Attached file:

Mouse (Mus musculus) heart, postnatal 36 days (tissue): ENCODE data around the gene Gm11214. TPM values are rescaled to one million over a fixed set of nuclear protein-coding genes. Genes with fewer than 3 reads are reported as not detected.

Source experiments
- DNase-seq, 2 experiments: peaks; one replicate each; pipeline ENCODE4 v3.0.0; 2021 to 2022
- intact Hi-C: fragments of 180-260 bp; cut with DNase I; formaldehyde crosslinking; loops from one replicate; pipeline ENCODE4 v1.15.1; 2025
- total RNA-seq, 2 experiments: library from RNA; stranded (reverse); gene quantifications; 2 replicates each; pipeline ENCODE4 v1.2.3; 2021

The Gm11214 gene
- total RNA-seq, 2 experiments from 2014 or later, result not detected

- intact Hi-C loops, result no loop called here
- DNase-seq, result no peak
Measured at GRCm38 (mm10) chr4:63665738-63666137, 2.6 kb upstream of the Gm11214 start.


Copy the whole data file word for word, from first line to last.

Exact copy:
Mouse (Mus musculus) heart, postnatal 36 days (tissue): ENCODE data around the gene Gm11214. TPM values are rescaled to one million over a fixed set of nuclear protein-coding genes. Genes with fewer than 3 reads are reported as not detected.

Source experiments
- DNase-seq, 2 experiments: peaks; one replicate each; pipeline ENCODE4 v3.0.0; 2021 to 2022
- intact Hi-C: fragments of 180-260 bp; cut with DNase I; formaldehyde crosslinking; loops from one replicate; pipeline ENCODE4 v1.15.1; 2025
- total RNA-seq, 2 experiments: library from RNA; stranded (reverse); gene quantifications; 2 replicates each; pipeline ENCODE4 v1.2.3; 2021

The Gm11214 gene
- total RNA-seq, 2 experiments from 2014 or later, result not detected

- intact Hi-C loops, result no loop called here
- DNase-seq, result no peak
Measured at GRCm38 (mm10) chr4:63665738-63666137, 2.6 kb upstream of the Gm11214 start.